WASHINGTON Like a lot of people at that stage of their lives, Lisa Reed wasn't sure what she wanted to do in the late 1990s. After a year of ambiguity in community college, she said, she saw opportunity in the Air Force and enlisted in 1999.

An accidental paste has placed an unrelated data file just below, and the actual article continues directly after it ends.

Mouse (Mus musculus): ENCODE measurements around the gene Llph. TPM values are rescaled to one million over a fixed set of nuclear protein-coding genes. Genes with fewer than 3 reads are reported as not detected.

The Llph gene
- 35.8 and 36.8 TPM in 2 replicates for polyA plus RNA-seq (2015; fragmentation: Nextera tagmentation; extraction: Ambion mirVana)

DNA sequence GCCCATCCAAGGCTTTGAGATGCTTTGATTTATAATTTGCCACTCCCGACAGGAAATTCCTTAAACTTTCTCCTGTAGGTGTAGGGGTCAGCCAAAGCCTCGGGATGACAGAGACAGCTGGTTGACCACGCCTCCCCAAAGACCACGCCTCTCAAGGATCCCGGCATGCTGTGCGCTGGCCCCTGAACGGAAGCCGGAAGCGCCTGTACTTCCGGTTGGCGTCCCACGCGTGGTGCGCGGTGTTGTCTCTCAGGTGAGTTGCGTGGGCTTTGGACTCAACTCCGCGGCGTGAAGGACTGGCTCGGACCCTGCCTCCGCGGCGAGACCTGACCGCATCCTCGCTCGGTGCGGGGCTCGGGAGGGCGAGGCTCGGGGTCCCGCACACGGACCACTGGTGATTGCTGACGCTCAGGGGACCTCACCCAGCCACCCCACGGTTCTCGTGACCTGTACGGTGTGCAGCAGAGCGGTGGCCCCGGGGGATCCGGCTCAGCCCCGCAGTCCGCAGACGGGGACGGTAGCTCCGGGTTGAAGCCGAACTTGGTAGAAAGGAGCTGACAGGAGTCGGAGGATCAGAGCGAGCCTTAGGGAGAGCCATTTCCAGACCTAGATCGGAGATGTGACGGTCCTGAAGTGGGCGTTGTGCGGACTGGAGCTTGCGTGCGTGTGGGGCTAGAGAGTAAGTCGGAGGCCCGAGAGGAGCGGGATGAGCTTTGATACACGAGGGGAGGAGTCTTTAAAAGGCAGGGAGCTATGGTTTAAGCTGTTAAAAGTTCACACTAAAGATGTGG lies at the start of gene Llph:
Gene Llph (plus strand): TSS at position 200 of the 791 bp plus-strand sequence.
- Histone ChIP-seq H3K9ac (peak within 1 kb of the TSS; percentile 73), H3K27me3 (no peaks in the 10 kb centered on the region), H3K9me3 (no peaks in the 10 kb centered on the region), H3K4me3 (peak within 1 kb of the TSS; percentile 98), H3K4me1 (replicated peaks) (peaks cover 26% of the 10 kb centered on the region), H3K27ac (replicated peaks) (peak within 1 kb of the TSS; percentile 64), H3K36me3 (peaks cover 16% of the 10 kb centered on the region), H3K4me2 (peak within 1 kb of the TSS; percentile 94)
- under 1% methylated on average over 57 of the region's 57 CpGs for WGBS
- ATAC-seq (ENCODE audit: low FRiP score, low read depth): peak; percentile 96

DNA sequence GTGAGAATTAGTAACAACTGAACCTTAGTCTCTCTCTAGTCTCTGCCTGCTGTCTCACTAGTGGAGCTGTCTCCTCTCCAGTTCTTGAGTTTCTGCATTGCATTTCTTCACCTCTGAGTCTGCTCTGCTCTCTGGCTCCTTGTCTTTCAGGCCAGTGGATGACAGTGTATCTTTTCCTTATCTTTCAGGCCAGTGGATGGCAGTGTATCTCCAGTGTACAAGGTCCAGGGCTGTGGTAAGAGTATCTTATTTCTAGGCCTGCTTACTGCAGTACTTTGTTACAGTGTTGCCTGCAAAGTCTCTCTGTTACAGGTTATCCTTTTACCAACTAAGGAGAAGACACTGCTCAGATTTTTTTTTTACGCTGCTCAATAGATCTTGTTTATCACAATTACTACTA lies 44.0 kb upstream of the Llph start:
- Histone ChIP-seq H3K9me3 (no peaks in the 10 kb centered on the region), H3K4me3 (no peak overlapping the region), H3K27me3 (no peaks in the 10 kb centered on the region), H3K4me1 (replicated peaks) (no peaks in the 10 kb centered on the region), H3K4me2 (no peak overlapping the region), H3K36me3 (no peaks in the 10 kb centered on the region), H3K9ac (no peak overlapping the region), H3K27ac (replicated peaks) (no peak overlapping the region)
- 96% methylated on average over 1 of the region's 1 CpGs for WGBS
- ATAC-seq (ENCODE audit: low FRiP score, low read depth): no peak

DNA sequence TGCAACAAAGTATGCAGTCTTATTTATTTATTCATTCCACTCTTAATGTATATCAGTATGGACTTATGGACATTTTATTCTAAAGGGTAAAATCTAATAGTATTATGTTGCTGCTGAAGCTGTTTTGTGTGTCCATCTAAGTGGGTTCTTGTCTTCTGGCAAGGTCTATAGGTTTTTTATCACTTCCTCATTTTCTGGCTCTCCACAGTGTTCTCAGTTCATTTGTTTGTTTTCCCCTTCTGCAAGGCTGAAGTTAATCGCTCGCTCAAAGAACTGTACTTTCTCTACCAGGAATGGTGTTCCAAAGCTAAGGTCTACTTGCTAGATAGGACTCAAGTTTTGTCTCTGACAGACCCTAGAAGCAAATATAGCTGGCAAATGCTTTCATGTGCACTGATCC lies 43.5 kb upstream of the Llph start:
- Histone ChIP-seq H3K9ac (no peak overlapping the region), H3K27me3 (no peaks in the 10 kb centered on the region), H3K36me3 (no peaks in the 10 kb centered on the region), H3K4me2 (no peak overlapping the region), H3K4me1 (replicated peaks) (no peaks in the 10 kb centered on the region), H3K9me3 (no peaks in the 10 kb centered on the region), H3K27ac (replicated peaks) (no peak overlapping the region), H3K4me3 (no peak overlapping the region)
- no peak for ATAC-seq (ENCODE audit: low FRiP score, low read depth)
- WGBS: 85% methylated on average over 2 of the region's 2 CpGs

Training was a bit of a shock, she admitted. Initially, she said, she was overwhelmed. As a woman, she found herself in a small minority at basic training. But that feeling subsided, she added, as she became close with her fellow servicemembers."At first, it was very obvious," she said. "All of a sudden, [the women] were completely outnumbered. As time went by, it became less noticeable." At one point, she was assigned to an F-15C squadron with 30 male fighter pilots. People certainly can face gender problems in the service, Reed said, but on the whole, it's like a family, and military camaraderie should not be taken lightly. It's hard to find that kind of friendship in the civilian world, she said, adding that the closeness people experience working together in the military is far beyond a normal co-worker relationship. "I looked at my male co-workers as family members," she said, "and my female co-workers as my sisters." In August 2001, Reed was sent to Kuwait. She did intelligence work for a fighter squadron watching the no-fly zone over Iraq as part of Operation Southern Watch. A month into her deployment, her mission changed drastically. None of her military training, she said, had equipped her for the events of Sept. 11, 2001. "It was hard, seeing something like that happen to your country, your friends, your family, while you're in a foreign country," she said. "You feel helpless. Even though there wasn't anything anybody could do, there's still a feeling like you can't do anything to help. It's surreal." The no-fly zone took second chair. Operation Southern Watch was set aside for Operation Enduring Freedom. Reed's job was to compile and deliver messages to her commander. She primarily dealt with threats pilots could face in the air. "Basically, I would go through terrorism-related message traffic and report to the base commander in the war room about possible threats," she said. Both of her parents had served in the Air Force, Reed said, so she was accustomed to the military lifestyle. In fact, she said, she wanted the travel opportunities the military would provide her. Since she left the service in 2003, she has traveled in India and Tibet as well as across the United States. "Whenever you travel to a different place, it sets a specific chapter in your life," she said. "It makes that time in your life, the people you meet there, and the things that happen very memorable." Her time in service is memorable, she said, because of the events that happened while she was in uniform, and because of the value she places on her service. "Being a veteran means you've given up part of your life and the comforts of 'normal' life for your country, and for the people you serve with," Reed said. "You put your personal comforts aside for a few years. It says a lot about someone's character, that they can put their life in someone else's hands and work in a team setting with them." ("Veterans' Reflections" is a collection of stories of men and women who served their country in World War II, the Korean War, the Vietnam War, operations Desert Shield and Desert Storm, and the present-day conflicts. They will be posted throughout November in honor of Veterans Day.) Nov. 26, 2010: By Ian Graham- Emerging Media, Defense Media Activity